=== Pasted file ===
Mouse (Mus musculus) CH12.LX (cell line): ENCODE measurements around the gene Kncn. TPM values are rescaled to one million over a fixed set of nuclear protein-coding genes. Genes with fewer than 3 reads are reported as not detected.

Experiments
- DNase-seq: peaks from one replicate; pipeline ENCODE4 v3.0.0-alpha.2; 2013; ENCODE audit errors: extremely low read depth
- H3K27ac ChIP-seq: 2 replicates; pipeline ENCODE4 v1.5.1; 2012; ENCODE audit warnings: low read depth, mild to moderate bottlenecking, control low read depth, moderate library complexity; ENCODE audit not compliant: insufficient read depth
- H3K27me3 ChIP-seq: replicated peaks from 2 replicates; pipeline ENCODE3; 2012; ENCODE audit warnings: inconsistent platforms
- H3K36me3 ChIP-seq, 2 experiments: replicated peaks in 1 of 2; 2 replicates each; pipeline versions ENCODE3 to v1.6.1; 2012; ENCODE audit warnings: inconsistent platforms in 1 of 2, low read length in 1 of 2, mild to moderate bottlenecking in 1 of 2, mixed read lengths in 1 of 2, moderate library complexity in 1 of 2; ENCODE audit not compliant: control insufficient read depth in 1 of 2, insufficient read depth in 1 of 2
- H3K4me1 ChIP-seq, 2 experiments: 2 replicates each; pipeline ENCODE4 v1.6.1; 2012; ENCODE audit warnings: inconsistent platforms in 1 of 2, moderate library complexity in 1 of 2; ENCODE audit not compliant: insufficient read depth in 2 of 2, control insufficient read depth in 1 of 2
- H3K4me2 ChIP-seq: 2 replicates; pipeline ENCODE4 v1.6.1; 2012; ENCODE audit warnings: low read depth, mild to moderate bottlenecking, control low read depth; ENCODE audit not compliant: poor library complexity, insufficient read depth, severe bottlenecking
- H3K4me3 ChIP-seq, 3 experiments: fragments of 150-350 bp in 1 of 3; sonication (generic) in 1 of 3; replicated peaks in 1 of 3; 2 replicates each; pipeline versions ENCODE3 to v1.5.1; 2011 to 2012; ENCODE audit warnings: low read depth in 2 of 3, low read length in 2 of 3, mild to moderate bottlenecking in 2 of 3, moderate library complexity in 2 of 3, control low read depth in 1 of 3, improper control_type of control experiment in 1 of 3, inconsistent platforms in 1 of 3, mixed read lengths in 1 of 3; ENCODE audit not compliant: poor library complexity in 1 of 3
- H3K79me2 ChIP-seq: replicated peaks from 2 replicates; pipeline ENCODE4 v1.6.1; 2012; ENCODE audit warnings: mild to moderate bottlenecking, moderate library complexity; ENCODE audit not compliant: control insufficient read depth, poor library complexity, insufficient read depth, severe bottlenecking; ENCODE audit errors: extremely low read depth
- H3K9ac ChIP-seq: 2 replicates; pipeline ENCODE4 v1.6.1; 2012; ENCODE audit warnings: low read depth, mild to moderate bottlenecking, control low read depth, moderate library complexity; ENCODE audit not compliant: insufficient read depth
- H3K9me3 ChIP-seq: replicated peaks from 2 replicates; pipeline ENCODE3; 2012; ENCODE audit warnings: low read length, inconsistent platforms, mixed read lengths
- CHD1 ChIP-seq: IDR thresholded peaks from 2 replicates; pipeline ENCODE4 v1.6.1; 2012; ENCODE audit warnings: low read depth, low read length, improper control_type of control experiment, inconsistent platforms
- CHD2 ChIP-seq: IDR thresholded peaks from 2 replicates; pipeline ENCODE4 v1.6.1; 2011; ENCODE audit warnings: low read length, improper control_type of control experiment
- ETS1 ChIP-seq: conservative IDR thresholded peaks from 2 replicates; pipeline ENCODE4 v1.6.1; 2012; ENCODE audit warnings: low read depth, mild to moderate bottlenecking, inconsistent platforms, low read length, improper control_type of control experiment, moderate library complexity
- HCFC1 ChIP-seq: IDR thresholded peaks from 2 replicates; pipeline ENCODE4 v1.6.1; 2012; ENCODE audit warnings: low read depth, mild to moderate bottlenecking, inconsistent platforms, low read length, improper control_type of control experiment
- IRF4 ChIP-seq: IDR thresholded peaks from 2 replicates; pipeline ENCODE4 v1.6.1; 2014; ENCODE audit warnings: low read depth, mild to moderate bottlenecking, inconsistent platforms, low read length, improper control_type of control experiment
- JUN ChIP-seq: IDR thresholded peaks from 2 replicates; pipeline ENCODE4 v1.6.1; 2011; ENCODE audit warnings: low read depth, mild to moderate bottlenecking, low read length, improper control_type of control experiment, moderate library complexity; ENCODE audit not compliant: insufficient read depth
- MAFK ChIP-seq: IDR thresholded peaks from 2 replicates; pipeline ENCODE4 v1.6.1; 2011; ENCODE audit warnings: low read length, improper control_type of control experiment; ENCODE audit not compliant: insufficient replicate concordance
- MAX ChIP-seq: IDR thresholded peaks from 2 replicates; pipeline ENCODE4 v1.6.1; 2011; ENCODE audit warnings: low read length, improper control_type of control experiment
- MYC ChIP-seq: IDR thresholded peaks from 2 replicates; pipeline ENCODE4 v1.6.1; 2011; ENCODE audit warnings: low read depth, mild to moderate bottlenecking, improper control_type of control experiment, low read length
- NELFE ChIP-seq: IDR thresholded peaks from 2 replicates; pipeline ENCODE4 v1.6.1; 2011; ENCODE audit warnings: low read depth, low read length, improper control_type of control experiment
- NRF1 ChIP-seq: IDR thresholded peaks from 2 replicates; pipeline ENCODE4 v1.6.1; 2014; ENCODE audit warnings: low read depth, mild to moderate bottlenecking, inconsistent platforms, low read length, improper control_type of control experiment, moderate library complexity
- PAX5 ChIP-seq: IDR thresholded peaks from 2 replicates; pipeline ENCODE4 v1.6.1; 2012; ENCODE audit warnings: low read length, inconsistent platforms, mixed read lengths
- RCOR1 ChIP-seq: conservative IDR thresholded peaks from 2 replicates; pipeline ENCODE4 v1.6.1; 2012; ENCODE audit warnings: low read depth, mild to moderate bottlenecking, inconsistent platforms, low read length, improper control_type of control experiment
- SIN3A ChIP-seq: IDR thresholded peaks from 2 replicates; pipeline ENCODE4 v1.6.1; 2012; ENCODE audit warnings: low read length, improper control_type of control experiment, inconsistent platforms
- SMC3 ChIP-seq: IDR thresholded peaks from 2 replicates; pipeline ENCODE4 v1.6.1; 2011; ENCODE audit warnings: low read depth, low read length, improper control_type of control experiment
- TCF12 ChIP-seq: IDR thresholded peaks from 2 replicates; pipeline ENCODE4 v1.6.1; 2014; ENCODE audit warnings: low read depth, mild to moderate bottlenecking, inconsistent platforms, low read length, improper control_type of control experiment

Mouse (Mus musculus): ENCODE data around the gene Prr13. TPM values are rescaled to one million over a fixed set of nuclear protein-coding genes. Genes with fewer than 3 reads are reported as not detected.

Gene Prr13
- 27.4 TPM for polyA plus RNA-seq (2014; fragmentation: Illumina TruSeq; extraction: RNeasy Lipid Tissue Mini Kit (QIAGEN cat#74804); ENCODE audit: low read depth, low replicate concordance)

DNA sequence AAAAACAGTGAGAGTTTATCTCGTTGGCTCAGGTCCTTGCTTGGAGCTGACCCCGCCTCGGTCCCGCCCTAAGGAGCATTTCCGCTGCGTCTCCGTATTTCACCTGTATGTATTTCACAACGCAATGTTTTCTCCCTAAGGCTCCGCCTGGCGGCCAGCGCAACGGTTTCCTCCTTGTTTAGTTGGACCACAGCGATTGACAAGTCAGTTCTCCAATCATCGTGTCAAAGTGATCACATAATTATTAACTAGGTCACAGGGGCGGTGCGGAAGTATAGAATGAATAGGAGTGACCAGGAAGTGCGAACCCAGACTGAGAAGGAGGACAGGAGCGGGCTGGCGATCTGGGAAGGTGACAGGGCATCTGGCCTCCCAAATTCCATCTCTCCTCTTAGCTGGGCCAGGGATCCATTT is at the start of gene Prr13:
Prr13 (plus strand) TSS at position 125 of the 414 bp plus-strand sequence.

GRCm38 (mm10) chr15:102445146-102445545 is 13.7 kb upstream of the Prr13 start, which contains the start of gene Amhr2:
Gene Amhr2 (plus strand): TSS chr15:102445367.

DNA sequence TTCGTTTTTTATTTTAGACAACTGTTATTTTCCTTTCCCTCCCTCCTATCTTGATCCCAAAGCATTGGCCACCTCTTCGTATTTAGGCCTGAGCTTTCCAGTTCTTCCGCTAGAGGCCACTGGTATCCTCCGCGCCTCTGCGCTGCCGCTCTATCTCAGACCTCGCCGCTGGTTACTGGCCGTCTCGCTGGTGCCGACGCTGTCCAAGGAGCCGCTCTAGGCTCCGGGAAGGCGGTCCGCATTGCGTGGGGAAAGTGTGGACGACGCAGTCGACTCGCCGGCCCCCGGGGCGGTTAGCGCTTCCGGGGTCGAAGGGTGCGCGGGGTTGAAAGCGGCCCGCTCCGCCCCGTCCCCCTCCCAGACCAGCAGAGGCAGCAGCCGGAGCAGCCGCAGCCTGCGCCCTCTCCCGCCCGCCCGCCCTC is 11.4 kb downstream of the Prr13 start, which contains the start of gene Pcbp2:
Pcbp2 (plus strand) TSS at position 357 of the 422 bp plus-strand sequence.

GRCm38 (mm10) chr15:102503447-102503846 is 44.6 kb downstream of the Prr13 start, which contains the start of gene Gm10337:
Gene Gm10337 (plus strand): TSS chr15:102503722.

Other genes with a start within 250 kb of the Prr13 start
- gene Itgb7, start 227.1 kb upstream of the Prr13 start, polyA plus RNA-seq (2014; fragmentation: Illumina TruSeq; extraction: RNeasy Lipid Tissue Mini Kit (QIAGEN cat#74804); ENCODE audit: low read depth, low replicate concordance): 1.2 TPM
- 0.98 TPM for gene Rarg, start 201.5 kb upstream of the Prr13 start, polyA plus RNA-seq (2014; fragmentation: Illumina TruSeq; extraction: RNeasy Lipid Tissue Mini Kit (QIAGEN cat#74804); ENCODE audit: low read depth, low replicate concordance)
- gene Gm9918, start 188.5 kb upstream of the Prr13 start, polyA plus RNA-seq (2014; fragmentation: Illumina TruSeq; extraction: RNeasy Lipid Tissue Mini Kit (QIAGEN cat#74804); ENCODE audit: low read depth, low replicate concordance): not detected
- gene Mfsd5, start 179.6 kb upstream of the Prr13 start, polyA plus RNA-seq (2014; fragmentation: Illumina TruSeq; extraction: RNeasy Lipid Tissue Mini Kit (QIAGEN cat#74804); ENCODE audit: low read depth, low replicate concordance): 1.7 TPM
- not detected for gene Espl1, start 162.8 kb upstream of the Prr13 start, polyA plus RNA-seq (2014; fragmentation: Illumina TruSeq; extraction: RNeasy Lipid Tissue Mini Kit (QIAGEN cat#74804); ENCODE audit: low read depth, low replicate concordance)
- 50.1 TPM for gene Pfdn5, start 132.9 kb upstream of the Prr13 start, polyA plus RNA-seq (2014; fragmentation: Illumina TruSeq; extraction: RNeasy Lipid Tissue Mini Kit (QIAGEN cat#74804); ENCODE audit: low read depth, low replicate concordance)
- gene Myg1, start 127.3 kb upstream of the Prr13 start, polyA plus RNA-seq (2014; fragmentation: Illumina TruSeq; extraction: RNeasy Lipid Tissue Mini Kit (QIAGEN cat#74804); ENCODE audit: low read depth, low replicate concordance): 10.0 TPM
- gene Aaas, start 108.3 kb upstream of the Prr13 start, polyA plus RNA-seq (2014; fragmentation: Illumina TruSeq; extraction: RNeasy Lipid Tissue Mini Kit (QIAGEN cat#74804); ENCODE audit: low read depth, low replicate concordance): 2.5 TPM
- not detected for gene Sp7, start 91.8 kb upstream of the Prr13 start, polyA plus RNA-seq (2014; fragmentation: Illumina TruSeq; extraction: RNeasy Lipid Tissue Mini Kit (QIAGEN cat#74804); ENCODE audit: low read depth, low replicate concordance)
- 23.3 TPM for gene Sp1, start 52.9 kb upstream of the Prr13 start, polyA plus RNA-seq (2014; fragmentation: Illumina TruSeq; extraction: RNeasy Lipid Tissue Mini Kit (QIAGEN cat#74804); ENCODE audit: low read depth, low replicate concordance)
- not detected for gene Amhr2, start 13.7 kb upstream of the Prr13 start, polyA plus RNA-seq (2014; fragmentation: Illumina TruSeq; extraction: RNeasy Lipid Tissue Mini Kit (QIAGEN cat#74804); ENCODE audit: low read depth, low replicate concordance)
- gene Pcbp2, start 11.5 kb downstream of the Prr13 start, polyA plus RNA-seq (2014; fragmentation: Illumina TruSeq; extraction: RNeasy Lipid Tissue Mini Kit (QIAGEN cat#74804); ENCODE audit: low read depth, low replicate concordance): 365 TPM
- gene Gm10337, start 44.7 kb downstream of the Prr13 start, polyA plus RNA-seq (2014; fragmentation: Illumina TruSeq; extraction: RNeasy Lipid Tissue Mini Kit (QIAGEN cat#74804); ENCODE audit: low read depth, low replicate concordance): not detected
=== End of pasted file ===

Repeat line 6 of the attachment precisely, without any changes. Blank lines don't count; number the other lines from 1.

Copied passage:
- H3K36me3 ChIP-seq, 2 experiments: replicated peaks in 1 of 2; 2 replicates each; pipeline versions ENCODE3 to v1.6.1; 2012; ENCODE audit warnings: inconsistent platforms in 1 of 2, low read length in 1 of 2, mild to moderate bottlenecking in 1 of 2, mixed read lengths in 1 of 2, moderate library complexity in 1 of 2; ENCODE audit not compliant: control insufficient read depth in 1 of 2, insufficient read depth in 1 of 2